The super pastel axanthic is a variable snake. It starts out as pure white and black. It may also have white blushing in its dark black pattern.
Over time, it will fade out a little, almost like regular axanthics experience ‘brown out.’ Instead, the super pastel axanthic will get lighter as it ages. The blush in its pattern becomes more prominent and the high contrast between white and black disappears.
It’s like the reverse of an axanthic. Rather than appearing dark because of all the gray, it appears light because of its bright white.
Axanthic Clown Ball Python
Clown ball pythons don’t just have a different color, but a different pattern. Again, their mutation is recessive. They get a reduced pattern overall, but also a wide dorsal stripe (along their back).
In some specimens, the pattern of stripes along their sides is almost or absent. Their name comes from the original clown ball python, which had dots underneath its eyes, which looked like a clown’s makeup.
An axanthic clown takes this pattern, but keeps the axanthic color. They have a stripe running along their back that may have a small amount of white/silver blushing. Their sides are silvery gray.
Stormtrooper Ball Python
The stormtrooper isn’t a true axanthic snake. When it’s born, it has an incredible black and white contrast. That’s where the name ‘stormtrooper’ came from, i.e. the black and white soldiers from Star Wars.
When it was first on sale, it wowed buyers. Unlike axanthics, it has no gray, the white is pure white, and the black is pure black. Nobody had ever seen anything similar. That’s why it was initially listed for prices of $50,000.
But as the snake aged, its color and pattern changed. The black pattern started to spread and smudge. It became blurry, like ink spreading on paper. It’s like the reverse of the super pastel axanthic.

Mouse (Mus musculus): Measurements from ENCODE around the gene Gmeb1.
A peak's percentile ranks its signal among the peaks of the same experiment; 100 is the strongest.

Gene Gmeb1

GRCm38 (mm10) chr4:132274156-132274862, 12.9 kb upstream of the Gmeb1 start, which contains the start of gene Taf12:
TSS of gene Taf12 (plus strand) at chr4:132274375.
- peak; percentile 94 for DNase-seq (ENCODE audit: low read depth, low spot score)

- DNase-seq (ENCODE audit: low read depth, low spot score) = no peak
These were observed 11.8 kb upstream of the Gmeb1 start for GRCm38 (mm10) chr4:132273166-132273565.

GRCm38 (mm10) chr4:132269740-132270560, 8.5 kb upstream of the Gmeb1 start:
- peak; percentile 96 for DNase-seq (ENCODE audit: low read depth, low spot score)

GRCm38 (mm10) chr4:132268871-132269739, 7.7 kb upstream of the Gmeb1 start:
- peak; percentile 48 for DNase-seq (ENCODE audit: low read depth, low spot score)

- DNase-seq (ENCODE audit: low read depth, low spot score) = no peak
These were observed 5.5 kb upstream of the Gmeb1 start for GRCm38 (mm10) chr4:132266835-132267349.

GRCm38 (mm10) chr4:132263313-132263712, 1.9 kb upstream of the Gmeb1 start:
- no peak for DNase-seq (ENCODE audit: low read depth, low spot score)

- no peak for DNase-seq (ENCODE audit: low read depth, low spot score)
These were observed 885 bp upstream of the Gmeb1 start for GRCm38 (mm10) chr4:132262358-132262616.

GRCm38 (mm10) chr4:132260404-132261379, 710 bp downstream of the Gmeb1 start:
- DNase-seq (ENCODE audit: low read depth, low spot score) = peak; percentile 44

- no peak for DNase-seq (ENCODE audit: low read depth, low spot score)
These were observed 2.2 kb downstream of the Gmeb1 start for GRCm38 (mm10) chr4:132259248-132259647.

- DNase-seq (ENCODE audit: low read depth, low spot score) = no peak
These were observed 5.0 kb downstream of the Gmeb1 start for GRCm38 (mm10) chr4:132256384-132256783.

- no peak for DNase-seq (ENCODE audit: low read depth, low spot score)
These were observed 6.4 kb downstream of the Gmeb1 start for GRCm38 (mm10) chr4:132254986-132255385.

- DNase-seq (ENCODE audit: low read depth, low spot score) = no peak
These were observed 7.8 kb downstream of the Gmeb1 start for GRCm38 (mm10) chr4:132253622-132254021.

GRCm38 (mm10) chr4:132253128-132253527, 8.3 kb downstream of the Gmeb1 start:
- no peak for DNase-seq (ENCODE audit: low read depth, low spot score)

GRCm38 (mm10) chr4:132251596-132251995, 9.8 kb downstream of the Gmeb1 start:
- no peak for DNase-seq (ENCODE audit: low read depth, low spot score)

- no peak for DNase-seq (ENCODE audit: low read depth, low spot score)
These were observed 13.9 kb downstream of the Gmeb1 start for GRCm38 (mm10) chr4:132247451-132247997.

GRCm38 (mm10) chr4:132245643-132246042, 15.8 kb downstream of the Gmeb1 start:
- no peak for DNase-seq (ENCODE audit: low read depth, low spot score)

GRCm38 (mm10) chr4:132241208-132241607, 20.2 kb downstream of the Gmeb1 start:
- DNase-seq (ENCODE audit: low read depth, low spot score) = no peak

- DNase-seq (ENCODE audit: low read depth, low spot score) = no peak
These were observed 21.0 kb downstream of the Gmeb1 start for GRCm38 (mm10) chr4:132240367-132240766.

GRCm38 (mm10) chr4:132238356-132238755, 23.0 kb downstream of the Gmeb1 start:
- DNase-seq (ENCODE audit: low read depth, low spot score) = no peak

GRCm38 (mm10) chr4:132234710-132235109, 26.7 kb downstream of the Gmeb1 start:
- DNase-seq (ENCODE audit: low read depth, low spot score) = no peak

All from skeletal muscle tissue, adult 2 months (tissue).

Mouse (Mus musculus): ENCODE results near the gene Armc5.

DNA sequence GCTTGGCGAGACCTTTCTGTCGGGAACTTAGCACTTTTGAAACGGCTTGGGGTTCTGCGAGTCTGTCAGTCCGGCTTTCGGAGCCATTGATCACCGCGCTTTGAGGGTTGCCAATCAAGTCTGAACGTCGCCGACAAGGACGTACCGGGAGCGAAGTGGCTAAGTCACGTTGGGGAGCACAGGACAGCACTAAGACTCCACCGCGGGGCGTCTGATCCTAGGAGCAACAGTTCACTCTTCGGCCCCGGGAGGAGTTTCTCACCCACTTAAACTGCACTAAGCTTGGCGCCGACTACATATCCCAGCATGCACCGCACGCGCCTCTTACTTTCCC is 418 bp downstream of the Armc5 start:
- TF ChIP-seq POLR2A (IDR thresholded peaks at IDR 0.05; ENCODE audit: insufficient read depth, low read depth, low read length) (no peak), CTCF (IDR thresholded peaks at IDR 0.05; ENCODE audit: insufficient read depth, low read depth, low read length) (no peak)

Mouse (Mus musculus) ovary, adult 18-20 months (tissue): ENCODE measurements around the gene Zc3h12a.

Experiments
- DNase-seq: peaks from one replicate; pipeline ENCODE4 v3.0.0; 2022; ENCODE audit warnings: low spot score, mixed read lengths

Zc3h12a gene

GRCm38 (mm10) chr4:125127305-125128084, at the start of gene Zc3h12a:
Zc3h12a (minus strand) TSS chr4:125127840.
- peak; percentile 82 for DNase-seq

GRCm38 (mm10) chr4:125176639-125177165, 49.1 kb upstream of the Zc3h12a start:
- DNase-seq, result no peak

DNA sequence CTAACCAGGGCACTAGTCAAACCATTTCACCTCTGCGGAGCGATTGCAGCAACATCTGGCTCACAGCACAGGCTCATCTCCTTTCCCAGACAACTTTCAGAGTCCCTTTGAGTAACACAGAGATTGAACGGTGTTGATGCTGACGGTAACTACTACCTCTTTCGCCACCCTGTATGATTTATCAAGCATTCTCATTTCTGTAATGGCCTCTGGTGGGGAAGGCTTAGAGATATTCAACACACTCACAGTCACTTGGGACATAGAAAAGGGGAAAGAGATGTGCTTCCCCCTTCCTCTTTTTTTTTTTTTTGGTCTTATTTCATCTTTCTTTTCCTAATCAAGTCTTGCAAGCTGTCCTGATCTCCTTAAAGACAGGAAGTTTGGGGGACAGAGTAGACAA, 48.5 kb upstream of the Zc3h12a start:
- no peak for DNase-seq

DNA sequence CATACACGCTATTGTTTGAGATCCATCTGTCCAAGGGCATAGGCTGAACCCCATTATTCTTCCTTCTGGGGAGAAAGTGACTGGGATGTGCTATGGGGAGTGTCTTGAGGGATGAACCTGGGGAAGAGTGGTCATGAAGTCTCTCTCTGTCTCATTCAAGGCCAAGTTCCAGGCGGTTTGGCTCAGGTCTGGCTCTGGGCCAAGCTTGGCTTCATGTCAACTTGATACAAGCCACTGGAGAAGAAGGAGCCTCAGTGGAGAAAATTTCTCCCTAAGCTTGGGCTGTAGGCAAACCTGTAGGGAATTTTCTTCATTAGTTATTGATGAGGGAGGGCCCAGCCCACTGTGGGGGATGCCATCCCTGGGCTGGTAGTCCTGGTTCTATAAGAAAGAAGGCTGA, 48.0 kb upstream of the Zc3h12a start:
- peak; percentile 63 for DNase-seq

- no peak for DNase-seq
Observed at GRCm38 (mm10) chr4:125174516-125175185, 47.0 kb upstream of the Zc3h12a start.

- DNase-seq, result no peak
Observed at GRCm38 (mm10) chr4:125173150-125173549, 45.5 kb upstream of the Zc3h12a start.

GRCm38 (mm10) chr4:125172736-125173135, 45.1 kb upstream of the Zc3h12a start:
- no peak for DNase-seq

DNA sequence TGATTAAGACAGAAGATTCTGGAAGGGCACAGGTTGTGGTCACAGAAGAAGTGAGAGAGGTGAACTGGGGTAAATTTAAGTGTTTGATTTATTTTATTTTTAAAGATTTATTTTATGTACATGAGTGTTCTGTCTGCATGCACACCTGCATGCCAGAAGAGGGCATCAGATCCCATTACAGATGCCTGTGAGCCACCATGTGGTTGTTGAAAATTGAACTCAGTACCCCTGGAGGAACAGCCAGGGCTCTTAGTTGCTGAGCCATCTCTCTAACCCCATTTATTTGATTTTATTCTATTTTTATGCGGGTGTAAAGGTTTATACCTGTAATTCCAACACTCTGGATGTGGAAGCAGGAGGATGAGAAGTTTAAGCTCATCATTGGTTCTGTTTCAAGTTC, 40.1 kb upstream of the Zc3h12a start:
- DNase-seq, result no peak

In the end, the snake became almost equal parts black and white. It was smudgy and splotchy, but it’s still a unique snake.
Axanthic Albino Ball Python
Axanthic albinos come out looking like healthy offspring. You get normal snakes that are het for snow. When you breed a pair of these snakes together, there’s a 1/16 chance that the offspring will be a snow.
How to Breed Axanthic Ball Pythons
Because the axanthic gene is recessive, it means that the snake has to be homozygous for the axanthic gene.
It needs to get the axanthic gene from both parents, not just one. Otherwise, the normal ball python appearance genes would be expressed.
Ball Python Recessive Gene Breeding Program
You need to breed two homozygous axanthics together. If you do, then 100% of the offspring will be axanthic. In the breeding world, this is a real bonus as many programs don’t guarantee a certain offspring.
It is possible to breed two heterozygous axanthics together. These snakes don’t display the axanthic gene because it’s recessive. They look normal.
If you breed two het axanthics, there’s a much smaller chance of axanthic offspring. 25% of the offspring will be normal, 50% will be het axanthic and 25% will display the axanthic gene.
Axanthic Ball Python Breeding Process
Breeding involves the following a defined process for maximum effectiveness. That process is as follows:
- Buy everything you need in advance. That means tubs, substrate, an incubator, and any extra males/females you need.
- Temperature cycle your ball pythons. Lower the ambient temperature in November by around ten degrees. This simulates winter.
- Raise the temperature at the start of March. Do so slowly over a week.
- Feed your male and female to get their weight back up.
- Introduce the male to the female. Leave them together for an hour to see if they start mating.
- If they don’t, you should put the male with another male for an hour. This encourages them to compete for the female.
- Reintroduce the male and female every other day. Continue until the female isn’t interested. This likely means that she’s pregnant.
Once the snake becomes gravid (pregnant), follow conventional breeding protocols. That means keeping the eggs inside an eggbox, inside an incubator. Here’s our guide to incubating eggs. Like all ball python eggs, they will take between 53-55 days to hatch.